Rochester’s “loss” is really Chicago’s

Chicago Tribune photo

Mayor-elect Emanuel has announced he will hire Jean-Claude Brizard as our next CPS CEO.

Rahm also introduced his appointees for school board. More on that later.

At least Brizard has the credentials to be a superintendent, unlike any of Mayor Daley’s appointees. He was a science teacher and a principal in New York City before moving up into administrative positions. So, thank you, Mayor-elect Rahm. That’s something we’ve been asking for.

That’s about where the good news ends, however.

Although Brizard has an education background, he is also a graduate of the Broad Academy, which trains people to become handmaidens of the corporate school privatization agenda.

Brizard was skating on thin ice in my old home town, Rochester, NY, where he has been schools superintendent for about three years. The school board liked him, and just renewed his contract. But teachers just carried out a “no confidence” vote by a huge margin, a move unprecedented in the city. And parents don’t seem to like him any better:

“He’s making it clear that he does not value parents and community members as partners in terms of developing a solution to this crisis,” said (Rochester) parent Howard Eagle.

Howard is a new Parents Across America member, as is Mark Friedman, who recently wrote,

While it is certainly true that other districts may be eyeing Brizard, I personally can attest to the fact that educators and community members in many school districts throughout the country recognize, rather than minimize, exactly how toxic Brizard’s philosophies and style of leadership are for a district. As the growing frustration with Brizard from the community has built up, more and more people in other places have identified Brizard and his baggage as an unwanted liability, not an asset to be fought after.

The no confidence vote stated that Brizard closed schools without community input, a problem that has reached crisis proportions here in Chicago, so much so that our state legislature is in the process of passing a new law to force Chicago to act more collaboratively and responsibly in its facilities decisions.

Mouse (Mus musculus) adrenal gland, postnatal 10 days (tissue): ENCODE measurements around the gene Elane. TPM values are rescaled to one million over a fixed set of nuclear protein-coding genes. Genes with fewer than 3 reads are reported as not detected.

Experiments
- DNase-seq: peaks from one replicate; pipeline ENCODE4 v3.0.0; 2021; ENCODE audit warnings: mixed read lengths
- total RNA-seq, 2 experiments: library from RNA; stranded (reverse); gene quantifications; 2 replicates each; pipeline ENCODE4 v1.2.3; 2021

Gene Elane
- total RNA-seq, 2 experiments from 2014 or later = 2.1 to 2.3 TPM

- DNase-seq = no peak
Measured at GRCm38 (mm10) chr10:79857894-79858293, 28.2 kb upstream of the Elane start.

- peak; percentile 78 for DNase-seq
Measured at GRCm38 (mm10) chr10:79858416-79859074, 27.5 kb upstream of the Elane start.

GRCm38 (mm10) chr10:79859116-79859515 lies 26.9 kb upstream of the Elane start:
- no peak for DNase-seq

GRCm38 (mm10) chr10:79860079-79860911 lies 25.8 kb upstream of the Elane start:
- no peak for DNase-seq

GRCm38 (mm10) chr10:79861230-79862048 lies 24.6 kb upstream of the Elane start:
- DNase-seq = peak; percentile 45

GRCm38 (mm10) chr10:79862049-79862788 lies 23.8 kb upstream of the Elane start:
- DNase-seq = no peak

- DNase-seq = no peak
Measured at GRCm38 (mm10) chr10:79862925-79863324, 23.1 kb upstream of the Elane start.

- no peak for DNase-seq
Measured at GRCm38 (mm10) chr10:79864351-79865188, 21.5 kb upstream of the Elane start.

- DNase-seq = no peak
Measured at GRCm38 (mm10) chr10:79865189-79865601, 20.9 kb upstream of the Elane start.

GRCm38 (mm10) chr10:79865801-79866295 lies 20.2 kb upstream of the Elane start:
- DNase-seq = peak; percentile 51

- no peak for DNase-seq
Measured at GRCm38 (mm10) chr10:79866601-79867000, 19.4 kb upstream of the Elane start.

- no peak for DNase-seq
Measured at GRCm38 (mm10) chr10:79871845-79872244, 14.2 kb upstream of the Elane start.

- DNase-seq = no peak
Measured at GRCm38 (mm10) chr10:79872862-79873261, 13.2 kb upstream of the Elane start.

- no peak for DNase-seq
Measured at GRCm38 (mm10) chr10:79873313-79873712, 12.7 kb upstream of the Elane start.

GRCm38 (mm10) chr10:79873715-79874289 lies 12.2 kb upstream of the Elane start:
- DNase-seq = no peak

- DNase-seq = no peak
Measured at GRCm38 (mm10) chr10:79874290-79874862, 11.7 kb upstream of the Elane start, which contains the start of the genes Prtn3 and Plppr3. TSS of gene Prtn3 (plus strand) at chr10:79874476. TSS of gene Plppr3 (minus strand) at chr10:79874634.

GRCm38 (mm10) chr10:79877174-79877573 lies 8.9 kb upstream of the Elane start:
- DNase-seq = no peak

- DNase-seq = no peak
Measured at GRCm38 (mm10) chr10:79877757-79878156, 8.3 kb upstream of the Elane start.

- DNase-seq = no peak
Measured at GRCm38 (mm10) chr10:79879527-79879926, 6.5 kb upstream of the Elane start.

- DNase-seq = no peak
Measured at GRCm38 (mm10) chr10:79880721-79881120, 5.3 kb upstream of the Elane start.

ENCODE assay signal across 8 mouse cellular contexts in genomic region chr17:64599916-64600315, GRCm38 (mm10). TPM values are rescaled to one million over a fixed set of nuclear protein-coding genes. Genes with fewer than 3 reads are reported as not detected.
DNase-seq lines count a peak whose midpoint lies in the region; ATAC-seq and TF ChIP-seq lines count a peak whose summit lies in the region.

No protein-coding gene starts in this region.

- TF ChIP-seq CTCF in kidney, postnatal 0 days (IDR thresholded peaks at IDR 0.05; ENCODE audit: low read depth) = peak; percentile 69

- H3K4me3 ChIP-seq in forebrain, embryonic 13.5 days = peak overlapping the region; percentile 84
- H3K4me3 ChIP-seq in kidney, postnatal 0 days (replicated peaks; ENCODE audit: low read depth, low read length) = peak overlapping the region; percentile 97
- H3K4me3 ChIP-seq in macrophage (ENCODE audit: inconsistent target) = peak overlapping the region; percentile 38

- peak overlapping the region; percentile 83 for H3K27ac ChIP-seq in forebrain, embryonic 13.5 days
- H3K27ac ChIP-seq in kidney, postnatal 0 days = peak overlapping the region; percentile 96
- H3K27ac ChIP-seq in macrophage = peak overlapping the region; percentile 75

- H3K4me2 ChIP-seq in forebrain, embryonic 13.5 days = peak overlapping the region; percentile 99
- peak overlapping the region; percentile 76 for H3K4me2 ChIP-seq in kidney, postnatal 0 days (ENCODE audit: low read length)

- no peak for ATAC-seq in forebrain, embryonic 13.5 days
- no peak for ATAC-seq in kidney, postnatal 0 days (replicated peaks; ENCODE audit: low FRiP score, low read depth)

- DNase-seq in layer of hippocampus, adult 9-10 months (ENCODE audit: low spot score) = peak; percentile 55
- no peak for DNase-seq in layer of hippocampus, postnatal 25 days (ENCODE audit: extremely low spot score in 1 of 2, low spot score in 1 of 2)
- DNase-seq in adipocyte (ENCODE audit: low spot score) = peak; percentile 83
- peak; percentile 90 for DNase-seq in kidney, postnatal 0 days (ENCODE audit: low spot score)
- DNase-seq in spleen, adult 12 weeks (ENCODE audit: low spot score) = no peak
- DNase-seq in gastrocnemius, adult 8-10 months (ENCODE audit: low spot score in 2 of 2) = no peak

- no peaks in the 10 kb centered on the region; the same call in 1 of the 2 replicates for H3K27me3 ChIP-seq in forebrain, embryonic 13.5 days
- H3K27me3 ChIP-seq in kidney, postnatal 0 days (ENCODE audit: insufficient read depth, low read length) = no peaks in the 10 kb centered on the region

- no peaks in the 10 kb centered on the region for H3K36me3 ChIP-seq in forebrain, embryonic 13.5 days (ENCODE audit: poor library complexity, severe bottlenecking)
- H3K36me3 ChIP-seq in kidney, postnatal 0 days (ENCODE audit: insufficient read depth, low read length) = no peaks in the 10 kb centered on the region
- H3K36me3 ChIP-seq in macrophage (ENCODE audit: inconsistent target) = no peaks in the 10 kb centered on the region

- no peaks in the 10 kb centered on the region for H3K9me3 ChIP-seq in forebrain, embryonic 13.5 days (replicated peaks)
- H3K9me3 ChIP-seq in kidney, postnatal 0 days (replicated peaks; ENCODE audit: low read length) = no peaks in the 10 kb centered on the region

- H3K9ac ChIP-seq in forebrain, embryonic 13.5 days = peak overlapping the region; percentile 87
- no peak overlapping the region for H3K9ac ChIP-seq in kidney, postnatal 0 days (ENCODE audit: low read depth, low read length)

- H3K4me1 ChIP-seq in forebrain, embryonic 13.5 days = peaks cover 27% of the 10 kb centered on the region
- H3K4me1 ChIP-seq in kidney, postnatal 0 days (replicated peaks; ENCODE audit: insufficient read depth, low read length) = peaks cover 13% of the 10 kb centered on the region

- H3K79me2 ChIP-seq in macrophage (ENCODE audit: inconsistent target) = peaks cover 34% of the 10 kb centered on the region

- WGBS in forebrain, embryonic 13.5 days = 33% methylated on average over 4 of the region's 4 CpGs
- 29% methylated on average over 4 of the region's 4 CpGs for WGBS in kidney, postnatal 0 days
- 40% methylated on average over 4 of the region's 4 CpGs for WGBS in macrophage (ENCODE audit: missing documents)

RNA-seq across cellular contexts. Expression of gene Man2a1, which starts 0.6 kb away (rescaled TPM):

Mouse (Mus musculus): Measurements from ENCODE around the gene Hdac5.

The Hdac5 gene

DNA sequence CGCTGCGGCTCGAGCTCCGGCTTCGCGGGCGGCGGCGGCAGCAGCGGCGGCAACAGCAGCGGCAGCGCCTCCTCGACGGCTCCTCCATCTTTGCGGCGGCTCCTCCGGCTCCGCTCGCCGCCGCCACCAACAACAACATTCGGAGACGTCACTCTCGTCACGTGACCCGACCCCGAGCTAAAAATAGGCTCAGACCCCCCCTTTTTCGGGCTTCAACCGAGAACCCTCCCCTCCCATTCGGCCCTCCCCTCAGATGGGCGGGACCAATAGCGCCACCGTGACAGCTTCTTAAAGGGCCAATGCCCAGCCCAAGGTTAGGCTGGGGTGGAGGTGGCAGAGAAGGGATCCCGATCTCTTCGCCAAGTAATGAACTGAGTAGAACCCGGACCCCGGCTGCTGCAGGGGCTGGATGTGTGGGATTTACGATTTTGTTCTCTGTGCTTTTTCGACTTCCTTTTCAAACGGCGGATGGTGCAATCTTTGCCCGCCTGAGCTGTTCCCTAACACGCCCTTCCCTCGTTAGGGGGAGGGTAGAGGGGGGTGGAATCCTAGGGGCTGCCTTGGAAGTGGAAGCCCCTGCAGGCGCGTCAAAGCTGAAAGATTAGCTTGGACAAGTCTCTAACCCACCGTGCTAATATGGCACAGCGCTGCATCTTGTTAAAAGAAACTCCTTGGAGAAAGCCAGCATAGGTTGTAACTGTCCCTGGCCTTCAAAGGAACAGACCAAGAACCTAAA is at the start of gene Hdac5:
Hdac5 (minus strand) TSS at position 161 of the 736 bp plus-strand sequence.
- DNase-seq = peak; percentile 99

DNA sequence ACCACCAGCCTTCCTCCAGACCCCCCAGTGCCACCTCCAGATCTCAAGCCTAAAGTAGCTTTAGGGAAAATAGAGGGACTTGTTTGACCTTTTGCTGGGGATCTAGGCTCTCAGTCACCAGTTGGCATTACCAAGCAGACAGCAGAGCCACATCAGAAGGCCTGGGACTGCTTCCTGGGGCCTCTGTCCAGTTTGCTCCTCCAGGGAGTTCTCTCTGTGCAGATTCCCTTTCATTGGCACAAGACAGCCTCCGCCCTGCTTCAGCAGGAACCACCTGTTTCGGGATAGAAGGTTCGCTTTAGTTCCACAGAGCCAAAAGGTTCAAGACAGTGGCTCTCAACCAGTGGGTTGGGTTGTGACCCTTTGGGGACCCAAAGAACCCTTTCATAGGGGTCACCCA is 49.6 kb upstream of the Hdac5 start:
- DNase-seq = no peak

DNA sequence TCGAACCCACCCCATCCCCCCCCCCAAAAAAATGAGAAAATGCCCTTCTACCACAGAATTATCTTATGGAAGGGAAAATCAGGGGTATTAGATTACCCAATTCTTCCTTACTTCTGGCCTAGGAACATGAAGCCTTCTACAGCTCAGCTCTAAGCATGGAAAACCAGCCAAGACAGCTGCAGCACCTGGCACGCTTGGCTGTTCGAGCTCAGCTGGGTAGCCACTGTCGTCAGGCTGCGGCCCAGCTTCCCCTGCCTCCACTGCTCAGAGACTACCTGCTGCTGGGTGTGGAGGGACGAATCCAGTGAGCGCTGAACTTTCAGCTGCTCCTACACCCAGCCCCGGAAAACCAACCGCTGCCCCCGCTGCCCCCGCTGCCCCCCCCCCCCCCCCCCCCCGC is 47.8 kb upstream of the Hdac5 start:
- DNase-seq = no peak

The vote further stated that Brizard expanded standardized testing, cut the arts, increased class size, brought in more charter schools, and overall followed the corporate agenda to privatize public schools.

A 2010 audit of the school district showed that "The district didn't have consistent standards for grading students, so grade-point averages varied from school to school. It didn't consistently document the enrollment of district students in charter schools and sometimes paid charter schools for students who weren't city residents. It didn't have standards for buying information technology to make sure that it was compatible with the district's existing infrastructure. There wasn't a good procedure for getting information about "seat capacity" - how much room there was in a grade or class, and how many students could enroll - and there was no process for identifying when students had dropped a class or left a school."

Let’s not pretend that this choice is a surprise. Rahm was not about to appoint someone of the caliber, thoughtfulness, and professionalism of a Terry Mazany, the current Interim CEO, a Dr. Victoria Chou, Dean of Education at UIC, or a Dr. Carol Lee, education professor at Northwestern.

No, he was going to do what he did – bring in someone whose policies and practices are in line with Rahm’s already-stated education aims – breaking the union, increasing charter schools, and using parents as a cover for both.

OK, so what do we do now that we have this “toxic” leader for a while?

We need to welcome Dr. Brizard and get real with him right away. Let’s hope he’s learned some lessons from Rochester. We certainly plan to.

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About the PURE Thoughts blogger
Julie Woestehoff is PURE's executive director. Julie's work has earned her a Ford Foundation award and recognition as one of the 100 Most Powerful Women in Chicago.